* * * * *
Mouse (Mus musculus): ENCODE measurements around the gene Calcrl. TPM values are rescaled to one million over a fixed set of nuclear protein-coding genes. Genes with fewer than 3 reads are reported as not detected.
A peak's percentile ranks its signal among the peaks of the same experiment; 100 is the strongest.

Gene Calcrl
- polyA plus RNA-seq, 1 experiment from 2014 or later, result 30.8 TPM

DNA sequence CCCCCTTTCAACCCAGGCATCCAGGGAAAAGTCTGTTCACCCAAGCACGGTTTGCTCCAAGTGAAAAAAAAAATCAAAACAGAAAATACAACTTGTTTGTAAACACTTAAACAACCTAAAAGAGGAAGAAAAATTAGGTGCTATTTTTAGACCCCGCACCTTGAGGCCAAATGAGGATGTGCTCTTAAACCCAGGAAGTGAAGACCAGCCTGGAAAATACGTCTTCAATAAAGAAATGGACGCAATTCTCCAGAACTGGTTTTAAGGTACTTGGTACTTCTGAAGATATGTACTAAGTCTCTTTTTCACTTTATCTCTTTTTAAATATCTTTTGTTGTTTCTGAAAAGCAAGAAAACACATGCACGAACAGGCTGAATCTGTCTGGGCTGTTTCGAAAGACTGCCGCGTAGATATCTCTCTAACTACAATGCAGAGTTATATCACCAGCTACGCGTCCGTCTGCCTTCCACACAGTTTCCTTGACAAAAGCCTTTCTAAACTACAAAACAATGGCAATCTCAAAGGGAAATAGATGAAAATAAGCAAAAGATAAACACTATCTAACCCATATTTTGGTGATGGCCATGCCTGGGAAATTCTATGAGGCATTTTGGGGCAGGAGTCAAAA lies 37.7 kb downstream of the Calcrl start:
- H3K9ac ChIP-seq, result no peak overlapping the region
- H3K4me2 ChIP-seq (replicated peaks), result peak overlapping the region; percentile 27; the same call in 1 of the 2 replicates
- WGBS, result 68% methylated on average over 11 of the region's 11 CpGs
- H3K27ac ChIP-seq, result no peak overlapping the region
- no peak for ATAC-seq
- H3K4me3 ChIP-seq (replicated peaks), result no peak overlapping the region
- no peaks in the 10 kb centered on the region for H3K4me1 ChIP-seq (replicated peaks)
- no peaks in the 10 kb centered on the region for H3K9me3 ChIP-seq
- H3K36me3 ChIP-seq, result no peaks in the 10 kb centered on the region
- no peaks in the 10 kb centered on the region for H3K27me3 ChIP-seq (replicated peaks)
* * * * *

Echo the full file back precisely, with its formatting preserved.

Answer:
Mouse (Mus musculus): ENCODE measurements around the gene Calcrl. TPM values are rescaled to one million over a fixed set of nuclear protein-coding genes. Genes with fewer than 3 reads are reported as not detected.
A peak's percentile ranks its signal among the peaks of the same experiment; 100 is the strongest.

Gene Calcrl
- polyA plus RNA-seq, 1 experiment from 2014 or later, result 30.8 TPM

DNA sequence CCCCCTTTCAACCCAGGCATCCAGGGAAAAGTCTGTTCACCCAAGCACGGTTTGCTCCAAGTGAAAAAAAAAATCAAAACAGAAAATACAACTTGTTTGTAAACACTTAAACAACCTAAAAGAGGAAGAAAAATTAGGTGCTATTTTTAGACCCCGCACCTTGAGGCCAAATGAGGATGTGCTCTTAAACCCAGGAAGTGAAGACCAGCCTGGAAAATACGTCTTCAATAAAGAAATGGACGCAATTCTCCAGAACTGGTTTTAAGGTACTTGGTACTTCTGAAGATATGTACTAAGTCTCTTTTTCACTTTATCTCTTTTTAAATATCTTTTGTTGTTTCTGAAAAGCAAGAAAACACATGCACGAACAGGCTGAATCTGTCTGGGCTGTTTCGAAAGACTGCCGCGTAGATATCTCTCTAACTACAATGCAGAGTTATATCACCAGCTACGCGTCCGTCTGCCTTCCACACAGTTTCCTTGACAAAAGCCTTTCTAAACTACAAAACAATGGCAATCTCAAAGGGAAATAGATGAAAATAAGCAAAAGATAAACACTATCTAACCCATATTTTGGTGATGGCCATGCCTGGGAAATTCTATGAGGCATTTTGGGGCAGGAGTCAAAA lies 37.7 kb downstream of the Calcrl start:
- H3K9ac ChIP-seq, result no peak overlapping the region
- H3K4me2 ChIP-seq (replicated peaks), result peak overlapping the region; percentile 27; the same call in 1 of the 2 replicates
- WGBS, result 68% methylated on average over 11 of the region's 11 CpGs
- H3K27ac ChIP-seq, result no peak overlapping the region
- no peak for ATAC-seq
- H3K4me3 ChIP-seq (replicated peaks), result no peak overlapping the region
- no peaks in the 10 kb centered on the region for H3K4me1 ChIP-seq (replicated peaks)
- no peaks in the 10 kb centered on the region for H3K9me3 ChIP-seq
- H3K36me3 ChIP-seq, result no peaks in the 10 kb centered on the region
- no peaks in the 10 kb centered on the region for H3K27me3 ChIP-seq (replicated peaks)